by Britney Hamm
“He who did not spare his own Son, but gave him up for us all—how will he not also, along with him, graciously give us all things?”-Romans 8:32
An unexpected knock on the door. What? I’m not expecting anyone!
The house is a mess! How much can I pick up on my way to the door? Ah, I’m running low on food and our grocery budget is already stretched. I hope they don’t notice the extra clutter in the dining room…
I love hosting people in our home. Yet all too often my hospitality is hindered by thoughts such as these running through my head. Perhaps you find yourself in the same boat. Perhaps…
- You are concerned about your reputation as a homemaker, so you scurry and stress to have the house clean before anyone comes over.
- You are embarrassed to have people over at all because you think your home is too small, your decorating abilities are lacking, or your cooking skills are repulsive.
- Your willingness to have people over is determined by what’s convenient for you.
- You are so tight on money that you’re afraid an extra guest will put you in the red.
- You pressure yourself to make a stunning meal every time someone comes to eat.
I think all of these objections to hospitality can be boiled down to two heart-revealing questions:
1. Am I good enough?
2. What if people see my mess?
The hope for deliverance from these two questions starts with the greatest act of hospitality ever shown, and that is this:
Our perfect, holy God sent his son Jesus into our broken world to die a brutal death for our sins. He forsook his own son in order to rescue us. He adopted us as his children and gives us right to his abundant inheritance (Ephesians 1:4-6, Colossians 1:12).
This hospitality that God has shown us frees us to extend the same selfless, loving, bare-nothing hospitality we have been shown.
How does God do that?
For every one of us the ultimate answer to the “Am I Good Enough?” question is our worst fear: we aren’t good enough. At least not on an eternal scale. Nothing we can offer is ever good enough to make us right before God. Jesus said, “No one is good except God alone” (Mark 10:18).
Hospitality starts when we admit that we aren’t enough—but that God, who spared nothing to rescue us (Romans 8:32) and gives everything he has to us, is enough.
When we see what we have in Christ we can humbly say to our guests “I have nothing in myself to offer. This is what God has given me, and because of his sufficiency for me, I invite you to partake in it.”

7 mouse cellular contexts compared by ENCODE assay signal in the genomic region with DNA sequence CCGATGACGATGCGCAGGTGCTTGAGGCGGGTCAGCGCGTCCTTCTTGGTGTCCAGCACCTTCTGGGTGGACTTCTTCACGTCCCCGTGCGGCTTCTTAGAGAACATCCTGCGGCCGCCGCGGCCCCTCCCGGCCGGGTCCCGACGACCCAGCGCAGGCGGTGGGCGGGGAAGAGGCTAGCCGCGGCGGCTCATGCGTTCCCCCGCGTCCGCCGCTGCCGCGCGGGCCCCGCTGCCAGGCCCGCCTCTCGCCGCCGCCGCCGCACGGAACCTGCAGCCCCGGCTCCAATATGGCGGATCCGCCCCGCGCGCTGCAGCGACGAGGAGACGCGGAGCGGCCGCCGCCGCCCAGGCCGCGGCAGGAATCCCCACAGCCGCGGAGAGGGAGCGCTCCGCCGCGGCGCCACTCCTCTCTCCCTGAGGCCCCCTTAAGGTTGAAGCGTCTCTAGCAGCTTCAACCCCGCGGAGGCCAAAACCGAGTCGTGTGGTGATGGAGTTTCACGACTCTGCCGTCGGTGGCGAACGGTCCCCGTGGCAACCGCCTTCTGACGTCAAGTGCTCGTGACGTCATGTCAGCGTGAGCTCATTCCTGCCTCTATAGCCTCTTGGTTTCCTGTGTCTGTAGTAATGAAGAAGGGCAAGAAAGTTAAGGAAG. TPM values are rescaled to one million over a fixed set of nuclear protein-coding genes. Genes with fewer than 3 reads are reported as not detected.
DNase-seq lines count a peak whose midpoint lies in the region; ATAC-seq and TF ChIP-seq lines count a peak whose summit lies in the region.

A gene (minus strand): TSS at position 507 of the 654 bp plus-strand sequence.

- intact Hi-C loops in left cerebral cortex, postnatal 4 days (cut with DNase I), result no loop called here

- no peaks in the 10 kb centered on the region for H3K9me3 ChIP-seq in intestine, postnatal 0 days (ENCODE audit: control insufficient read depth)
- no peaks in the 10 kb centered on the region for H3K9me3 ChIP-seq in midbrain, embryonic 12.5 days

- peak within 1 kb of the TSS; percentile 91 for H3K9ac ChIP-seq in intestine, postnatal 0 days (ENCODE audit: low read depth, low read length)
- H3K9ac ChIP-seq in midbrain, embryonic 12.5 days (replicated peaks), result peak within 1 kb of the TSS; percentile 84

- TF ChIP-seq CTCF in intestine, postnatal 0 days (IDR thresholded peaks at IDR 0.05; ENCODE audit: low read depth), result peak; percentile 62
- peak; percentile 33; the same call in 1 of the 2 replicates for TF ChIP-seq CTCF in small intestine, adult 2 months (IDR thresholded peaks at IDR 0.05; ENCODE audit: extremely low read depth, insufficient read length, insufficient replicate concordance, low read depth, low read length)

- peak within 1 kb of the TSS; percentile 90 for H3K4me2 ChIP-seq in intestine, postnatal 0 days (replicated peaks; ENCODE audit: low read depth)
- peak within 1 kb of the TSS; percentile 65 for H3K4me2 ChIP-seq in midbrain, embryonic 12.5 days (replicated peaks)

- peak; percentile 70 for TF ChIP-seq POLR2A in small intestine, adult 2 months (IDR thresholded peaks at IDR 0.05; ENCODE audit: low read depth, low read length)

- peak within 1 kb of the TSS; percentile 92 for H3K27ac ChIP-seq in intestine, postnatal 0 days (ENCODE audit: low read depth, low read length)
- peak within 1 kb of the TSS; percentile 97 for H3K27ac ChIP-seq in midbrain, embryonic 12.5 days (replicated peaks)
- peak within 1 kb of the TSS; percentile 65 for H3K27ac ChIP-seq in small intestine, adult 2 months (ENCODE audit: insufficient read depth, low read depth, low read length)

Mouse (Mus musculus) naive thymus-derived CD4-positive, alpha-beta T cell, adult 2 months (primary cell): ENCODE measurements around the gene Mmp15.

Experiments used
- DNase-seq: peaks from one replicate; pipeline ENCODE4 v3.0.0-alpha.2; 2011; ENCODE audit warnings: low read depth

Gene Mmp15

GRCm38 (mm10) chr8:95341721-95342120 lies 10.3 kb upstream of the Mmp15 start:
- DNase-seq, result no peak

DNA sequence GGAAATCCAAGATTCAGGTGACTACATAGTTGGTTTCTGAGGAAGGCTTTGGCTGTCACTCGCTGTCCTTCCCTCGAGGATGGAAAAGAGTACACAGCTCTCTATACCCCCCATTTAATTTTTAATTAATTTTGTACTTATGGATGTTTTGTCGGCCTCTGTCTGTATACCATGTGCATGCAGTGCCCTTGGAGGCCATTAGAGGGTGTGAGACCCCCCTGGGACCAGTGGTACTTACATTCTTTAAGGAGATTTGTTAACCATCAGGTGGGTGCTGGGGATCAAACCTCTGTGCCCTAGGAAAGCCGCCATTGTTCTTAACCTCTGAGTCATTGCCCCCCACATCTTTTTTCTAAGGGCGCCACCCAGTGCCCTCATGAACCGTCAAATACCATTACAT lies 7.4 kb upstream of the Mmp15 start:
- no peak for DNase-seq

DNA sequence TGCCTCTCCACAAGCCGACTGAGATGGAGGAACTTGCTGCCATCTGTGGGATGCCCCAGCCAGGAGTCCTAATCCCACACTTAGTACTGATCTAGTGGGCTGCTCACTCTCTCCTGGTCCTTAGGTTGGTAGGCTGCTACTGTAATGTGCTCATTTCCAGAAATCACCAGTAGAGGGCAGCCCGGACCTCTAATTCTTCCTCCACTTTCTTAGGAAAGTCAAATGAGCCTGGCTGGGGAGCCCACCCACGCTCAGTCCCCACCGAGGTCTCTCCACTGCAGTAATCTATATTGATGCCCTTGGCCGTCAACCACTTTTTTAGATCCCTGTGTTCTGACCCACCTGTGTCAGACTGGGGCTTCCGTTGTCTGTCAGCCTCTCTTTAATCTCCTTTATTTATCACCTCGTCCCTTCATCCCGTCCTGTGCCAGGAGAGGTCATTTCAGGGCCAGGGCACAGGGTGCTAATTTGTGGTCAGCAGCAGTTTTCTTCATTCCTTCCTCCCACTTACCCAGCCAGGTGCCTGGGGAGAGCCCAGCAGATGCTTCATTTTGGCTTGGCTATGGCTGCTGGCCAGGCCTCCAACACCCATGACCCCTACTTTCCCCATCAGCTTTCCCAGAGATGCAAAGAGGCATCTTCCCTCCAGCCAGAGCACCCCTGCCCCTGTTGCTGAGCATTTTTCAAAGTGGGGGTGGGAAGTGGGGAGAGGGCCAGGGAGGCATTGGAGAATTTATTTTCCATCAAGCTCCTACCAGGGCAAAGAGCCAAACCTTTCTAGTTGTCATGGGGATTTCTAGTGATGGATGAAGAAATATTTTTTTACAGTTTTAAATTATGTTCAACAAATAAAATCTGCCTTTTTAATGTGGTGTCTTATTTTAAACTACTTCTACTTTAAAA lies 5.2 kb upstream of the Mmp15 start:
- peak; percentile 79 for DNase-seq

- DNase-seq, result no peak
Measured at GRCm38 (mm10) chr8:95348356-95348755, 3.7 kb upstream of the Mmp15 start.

God provides what we need for hospitality. But what about our insecurities about our messy lives? “What if people see my mess?” “I don’t have time to clean.” “My kids are too crazy.” “We’re remodeling and it’s too chaotic.” “Our marriage is going through a rough time.”
A friend of mine once said that hospitality is about being willing to invite people into our mess.
We must be willing to let people see the mess of our homes and our lives if we want God to be proclaimed and glorified through our hospitality. True ministry happens best in the midst of real, messy life—just as Jesus’ ministry and mission happened not in pristine palaces with perfect people but on dusty roads and a bloody cross with imperfect people and condemned sinners.
When we understand that Jesus has cleaned up our greatest mess—the mess of our sin—and given us an unshakeable identity and inheritance (1 John 3:1, Romans 8:17, 1 Peter 1:3-4), we are able to invite people into our reality without pretense.
Of course, we’re not excused from ever cleaning our homes again before guests come or from seeking to do our best to make our guests feel welcomed. But we need to be freed from our hospitality obstacles by looking at our Lord’s hospitality that welcomes us freely as his children. Then we can be set free from our selfish objections so that we can readily open up our homes, our families, and our lives to those around us for the glory of God and the good of others.
ABOUT THE WRITER
Britney lives in Missouri with her campus missionary husband, Travis, and their blue-eyed baby Ambrielle. Brit is a former dancer who had horse jockey aspirations and played street hockey. Her well-rounded interests also include theology, chocolate, disciple-making and ballroom dancing. But her favorite thing to talk about is how God breaks into our lives with His grace.